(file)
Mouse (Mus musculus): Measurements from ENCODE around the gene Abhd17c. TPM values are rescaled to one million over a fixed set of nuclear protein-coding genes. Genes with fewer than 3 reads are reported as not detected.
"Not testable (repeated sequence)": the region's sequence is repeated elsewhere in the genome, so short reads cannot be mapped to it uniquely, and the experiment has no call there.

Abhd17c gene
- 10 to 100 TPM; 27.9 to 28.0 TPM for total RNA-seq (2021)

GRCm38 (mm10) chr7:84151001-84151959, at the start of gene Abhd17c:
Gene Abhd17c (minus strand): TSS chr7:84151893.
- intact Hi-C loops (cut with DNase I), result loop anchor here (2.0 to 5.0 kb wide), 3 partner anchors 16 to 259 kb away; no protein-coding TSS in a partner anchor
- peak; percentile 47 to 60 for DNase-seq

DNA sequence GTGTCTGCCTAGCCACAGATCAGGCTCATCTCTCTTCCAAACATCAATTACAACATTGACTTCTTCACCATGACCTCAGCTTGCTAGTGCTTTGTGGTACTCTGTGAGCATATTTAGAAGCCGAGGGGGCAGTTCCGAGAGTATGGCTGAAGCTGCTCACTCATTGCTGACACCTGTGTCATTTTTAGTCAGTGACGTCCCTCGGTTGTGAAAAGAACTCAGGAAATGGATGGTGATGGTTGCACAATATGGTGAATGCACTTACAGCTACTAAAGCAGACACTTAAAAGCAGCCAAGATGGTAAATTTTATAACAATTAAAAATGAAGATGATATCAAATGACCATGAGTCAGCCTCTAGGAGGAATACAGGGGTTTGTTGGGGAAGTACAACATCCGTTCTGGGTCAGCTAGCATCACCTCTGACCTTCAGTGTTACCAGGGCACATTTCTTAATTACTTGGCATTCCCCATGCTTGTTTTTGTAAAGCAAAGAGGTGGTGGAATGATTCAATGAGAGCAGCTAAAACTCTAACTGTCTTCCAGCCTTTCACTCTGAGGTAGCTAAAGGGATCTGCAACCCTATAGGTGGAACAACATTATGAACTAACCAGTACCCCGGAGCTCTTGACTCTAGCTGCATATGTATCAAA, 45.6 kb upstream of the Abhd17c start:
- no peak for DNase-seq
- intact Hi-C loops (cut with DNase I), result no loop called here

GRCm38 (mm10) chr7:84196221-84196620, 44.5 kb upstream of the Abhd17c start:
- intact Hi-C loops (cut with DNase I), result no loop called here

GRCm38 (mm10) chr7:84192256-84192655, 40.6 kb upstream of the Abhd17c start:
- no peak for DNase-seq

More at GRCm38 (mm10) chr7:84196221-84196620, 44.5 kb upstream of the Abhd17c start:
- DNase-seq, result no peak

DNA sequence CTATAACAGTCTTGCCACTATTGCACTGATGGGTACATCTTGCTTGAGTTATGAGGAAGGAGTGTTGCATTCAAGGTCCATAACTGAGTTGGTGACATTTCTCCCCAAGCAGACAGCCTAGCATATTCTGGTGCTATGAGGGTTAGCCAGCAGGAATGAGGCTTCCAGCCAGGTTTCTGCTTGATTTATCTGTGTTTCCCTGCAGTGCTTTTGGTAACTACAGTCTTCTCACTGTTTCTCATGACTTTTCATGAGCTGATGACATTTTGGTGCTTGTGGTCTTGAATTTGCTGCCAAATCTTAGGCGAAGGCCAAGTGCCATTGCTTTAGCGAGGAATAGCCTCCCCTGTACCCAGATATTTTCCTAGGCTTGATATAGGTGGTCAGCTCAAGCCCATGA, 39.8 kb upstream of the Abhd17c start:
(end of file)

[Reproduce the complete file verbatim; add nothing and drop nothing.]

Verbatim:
Mouse (Mus musculus): Measurements from ENCODE around the gene Abhd17c. TPM values are rescaled to one million over a fixed set of nuclear protein-coding genes. Genes with fewer than 3 reads are reported as not detected.
"Not testable (repeated sequence)": the region's sequence is repeated elsewhere in the genome, so short reads cannot be mapped to it uniquely, and the experiment has no call there.

Abhd17c gene
- 10 to 100 TPM; 27.9 to 28.0 TPM for total RNA-seq (2021)

GRCm38 (mm10) chr7:84151001-84151959, at the start of gene Abhd17c:
Gene Abhd17c (minus strand): TSS chr7:84151893.
- intact Hi-C loops (cut with DNase I), result loop anchor here (2.0 to 5.0 kb wide), 3 partner anchors 16 to 259 kb away; no protein-coding TSS in a partner anchor
- peak; percentile 47 to 60 for DNase-seq

DNA sequence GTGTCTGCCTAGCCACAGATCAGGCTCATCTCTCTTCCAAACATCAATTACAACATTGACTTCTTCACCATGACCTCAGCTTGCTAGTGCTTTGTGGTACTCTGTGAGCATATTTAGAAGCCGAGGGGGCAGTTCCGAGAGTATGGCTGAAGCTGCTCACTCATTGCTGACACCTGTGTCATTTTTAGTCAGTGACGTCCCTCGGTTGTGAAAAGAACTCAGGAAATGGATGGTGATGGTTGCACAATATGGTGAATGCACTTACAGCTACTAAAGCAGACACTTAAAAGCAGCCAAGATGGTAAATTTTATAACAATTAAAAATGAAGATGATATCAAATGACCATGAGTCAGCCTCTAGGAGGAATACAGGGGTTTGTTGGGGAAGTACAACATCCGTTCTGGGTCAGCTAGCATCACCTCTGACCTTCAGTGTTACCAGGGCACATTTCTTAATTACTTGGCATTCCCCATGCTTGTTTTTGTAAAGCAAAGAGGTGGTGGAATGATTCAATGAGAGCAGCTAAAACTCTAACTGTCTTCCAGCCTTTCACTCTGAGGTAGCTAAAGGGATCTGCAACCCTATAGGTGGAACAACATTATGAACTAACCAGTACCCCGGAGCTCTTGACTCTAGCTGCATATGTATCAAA, 45.6 kb upstream of the Abhd17c start:
- no peak for DNase-seq
- intact Hi-C loops (cut with DNase I), result no loop called here

GRCm38 (mm10) chr7:84196221-84196620, 44.5 kb upstream of the Abhd17c start:
- intact Hi-C loops (cut with DNase I), result no loop called here

GRCm38 (mm10) chr7:84192256-84192655, 40.6 kb upstream of the Abhd17c start:
- no peak for DNase-seq

More at GRCm38 (mm10) chr7:84196221-84196620, 44.5 kb upstream of the Abhd17c start:
- DNase-seq, result no peak

DNA sequence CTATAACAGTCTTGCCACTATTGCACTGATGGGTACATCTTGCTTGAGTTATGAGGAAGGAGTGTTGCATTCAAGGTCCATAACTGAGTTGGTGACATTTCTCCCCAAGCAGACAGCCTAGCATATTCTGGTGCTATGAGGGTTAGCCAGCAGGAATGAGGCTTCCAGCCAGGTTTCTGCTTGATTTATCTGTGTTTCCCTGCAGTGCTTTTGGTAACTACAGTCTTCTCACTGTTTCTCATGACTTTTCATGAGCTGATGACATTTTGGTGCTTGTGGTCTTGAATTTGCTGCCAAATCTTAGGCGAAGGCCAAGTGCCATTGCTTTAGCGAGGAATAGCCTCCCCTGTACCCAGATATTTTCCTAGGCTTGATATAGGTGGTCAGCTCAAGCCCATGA, 39.8 kb upstream of the Abhd17c start: